Rachel Hartman Quotes

Rachel Hartman Quotes

I had felt the shot coming; I hadn’t realized the bow was loaded with this very quarrel, perfectly calibrated to hit him hardest. What part of me had been studying him, stockpiling knowledge as ammunition?

If it can be known, I want to know it.

How did you merit so much devotion so quickly?' I asked, making no attempt to keep the sarcasm from my voice.
'I show them Heaven', said she, without a trace of irony. 'People are so desperate for light'.

Was it probably true that reasoning beings were equal? It seemed more like a belief than a fact, even if I agreed with it. If you followed logic all the way back to its origin, did you inevitably end up at point of illogic, an article of faith?

This is my mind's garden, I tend it; I order it. I have nothing to fear.

Why live in fear that he might find me disgusting someday, when I could make it happen right now?

Who will kiss you? Who will rock you to sleep?" His voice was slow, drowsy.

"You never did," I said, trying to tease him. "You were more father to me than my father, but you never did that."

"Someone should. Someone should love you. I will bite him if he will not.

I took a break, stretched, tried again, failed, kicked over the music stand (I am not proud of that), and wonder whether I had reached the limits of my musical ability. Maybe I'd never had any. Surely someone with a modicum of talent wouldn't have to work this hard.

And I realized a wondrous truth: that knowledge could be our treasure, that there were things humankind knew that we did not, that our conquest need not comprise taking and killing, but could consist of our mutual conquest of ignorance and distrust.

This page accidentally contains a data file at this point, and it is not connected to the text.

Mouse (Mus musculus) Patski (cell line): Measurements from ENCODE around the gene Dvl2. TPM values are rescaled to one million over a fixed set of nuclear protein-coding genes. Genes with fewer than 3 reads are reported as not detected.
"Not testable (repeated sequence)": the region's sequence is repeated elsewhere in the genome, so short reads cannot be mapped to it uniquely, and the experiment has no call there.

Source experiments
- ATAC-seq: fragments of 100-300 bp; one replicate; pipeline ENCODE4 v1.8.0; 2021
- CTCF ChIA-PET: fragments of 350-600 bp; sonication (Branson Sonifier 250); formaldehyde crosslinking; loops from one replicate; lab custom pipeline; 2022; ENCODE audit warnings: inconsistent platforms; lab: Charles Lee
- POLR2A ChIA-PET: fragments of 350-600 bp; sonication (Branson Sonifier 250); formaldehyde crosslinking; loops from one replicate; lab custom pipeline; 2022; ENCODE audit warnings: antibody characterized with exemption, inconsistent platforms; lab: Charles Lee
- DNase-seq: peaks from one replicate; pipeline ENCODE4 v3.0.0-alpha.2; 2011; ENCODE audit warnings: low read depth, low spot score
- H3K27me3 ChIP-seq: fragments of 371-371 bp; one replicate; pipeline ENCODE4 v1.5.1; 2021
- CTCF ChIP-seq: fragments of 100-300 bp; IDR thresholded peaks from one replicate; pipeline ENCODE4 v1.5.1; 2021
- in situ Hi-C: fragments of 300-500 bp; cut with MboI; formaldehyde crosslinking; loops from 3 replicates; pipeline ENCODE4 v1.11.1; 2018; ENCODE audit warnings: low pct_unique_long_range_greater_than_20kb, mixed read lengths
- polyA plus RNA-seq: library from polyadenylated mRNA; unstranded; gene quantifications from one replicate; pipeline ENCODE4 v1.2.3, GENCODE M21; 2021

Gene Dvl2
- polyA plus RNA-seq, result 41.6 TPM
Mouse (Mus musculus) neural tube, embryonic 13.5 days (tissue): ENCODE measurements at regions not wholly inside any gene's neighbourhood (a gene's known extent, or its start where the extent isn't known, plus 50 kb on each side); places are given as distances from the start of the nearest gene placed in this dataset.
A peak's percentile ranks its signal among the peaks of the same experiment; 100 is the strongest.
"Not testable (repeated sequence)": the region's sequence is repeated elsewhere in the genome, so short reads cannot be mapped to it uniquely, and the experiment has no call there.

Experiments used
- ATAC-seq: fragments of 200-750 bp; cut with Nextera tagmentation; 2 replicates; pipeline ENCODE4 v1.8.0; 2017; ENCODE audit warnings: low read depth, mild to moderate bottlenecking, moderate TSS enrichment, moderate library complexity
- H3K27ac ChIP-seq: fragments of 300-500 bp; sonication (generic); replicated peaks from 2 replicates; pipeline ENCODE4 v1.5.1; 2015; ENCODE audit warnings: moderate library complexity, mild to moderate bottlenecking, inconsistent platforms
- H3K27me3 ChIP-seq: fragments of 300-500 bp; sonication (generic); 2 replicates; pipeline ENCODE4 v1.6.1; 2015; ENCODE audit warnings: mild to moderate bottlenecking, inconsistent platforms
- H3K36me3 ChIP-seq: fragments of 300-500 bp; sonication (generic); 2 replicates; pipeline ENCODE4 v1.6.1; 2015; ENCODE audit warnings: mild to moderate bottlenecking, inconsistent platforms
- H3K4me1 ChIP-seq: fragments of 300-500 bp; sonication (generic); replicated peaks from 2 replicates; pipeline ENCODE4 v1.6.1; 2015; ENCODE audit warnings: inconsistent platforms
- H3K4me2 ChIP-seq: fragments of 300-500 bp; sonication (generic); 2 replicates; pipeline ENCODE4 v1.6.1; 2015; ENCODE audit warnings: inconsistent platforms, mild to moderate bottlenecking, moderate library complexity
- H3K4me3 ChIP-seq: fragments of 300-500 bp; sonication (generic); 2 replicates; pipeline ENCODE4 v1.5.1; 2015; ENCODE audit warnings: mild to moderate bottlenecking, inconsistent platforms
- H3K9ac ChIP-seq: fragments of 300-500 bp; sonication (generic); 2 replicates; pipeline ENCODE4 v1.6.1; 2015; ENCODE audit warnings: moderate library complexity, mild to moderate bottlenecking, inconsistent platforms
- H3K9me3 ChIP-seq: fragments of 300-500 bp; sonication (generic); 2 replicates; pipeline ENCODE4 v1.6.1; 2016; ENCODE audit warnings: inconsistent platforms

He looked up at the reddening sky and said with a self-deprecating laugh, "You put me to shame, Seraphina. Your bravery always has."

"It's not bravery; it's bullheaded bumbling."

He shook his head, staring off into the middle distance. "I know courage when I see it, and when I lack it.

He smiled sadly, then placed his hand around mine so we were holding the book together. "I believe that - with everything I have," he said, holding my gaze. He kissed the edge of the book because he could not kiss me.

Claude rubs the back of his neck and wrinkles his nose, about to tell me he was never sad. I believe this is called bravado and is not limited to lawyers, or even men, although that combination makes it almost unavoidable.

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